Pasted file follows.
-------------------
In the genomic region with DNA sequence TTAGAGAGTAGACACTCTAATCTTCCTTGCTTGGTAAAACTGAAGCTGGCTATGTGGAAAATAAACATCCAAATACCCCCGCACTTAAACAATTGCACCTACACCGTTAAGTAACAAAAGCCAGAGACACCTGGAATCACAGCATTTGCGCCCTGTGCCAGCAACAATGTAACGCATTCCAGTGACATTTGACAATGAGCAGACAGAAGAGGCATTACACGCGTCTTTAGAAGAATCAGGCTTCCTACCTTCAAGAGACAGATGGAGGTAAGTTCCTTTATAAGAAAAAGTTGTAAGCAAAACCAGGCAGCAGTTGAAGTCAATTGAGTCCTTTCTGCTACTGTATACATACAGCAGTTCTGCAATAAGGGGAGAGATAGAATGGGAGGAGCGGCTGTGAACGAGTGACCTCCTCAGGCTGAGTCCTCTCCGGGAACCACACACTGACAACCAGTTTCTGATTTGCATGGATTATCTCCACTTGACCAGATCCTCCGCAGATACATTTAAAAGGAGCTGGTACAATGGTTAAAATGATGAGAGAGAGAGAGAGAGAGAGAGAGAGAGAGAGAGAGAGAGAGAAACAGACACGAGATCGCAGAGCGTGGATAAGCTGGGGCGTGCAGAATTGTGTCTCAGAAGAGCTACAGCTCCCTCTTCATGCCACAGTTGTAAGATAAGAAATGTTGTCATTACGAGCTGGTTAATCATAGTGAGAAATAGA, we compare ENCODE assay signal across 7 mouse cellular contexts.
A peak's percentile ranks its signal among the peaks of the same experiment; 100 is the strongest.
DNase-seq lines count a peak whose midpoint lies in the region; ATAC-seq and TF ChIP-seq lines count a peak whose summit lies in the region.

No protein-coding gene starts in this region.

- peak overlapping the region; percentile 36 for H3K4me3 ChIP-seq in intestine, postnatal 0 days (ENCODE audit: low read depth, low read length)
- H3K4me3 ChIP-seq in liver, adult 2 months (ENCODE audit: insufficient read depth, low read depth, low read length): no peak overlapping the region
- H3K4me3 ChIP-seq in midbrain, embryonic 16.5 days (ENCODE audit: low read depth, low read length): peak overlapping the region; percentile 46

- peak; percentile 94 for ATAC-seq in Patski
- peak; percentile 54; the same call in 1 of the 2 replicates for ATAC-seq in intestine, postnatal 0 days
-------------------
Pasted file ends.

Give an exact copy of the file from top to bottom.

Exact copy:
In the genomic region with DNA sequence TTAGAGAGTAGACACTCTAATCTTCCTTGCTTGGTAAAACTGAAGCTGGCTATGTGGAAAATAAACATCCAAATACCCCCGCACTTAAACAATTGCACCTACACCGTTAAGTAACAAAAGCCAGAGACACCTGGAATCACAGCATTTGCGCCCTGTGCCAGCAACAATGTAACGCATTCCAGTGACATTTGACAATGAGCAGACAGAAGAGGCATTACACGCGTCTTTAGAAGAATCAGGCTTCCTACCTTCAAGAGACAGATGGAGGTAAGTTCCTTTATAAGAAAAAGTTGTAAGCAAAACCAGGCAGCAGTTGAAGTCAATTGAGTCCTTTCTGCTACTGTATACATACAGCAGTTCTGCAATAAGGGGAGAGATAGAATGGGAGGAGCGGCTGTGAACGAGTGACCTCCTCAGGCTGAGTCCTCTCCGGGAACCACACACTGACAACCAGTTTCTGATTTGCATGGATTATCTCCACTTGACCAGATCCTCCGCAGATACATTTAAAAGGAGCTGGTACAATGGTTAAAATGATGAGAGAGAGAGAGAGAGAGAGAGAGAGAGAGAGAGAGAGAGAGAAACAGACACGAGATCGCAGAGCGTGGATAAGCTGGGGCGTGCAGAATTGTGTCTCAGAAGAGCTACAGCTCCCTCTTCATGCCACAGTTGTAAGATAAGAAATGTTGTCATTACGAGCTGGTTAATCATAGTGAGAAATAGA, we compare ENCODE assay signal across 7 mouse cellular contexts.
A peak's percentile ranks its signal among the peaks of the same experiment; 100 is the strongest.
DNase-seq lines count a peak whose midpoint lies in the region; ATAC-seq and TF ChIP-seq lines count a peak whose summit lies in the region.

No protein-coding gene starts in this region.

- peak overlapping the region; percentile 36 for H3K4me3 ChIP-seq in intestine, postnatal 0 days (ENCODE audit: low read depth, low read length)
- H3K4me3 ChIP-seq in liver, adult 2 months (ENCODE audit: insufficient read depth, low read depth, low read length): no peak overlapping the region
- H3K4me3 ChIP-seq in midbrain, embryonic 16.5 days (ENCODE audit: low read depth, low read length): peak overlapping the region; percentile 46

- peak; percentile 94 for ATAC-seq in Patski
- peak; percentile 54; the same call in 1 of the 2 replicates for ATAC-seq in intestine, postnatal 0 days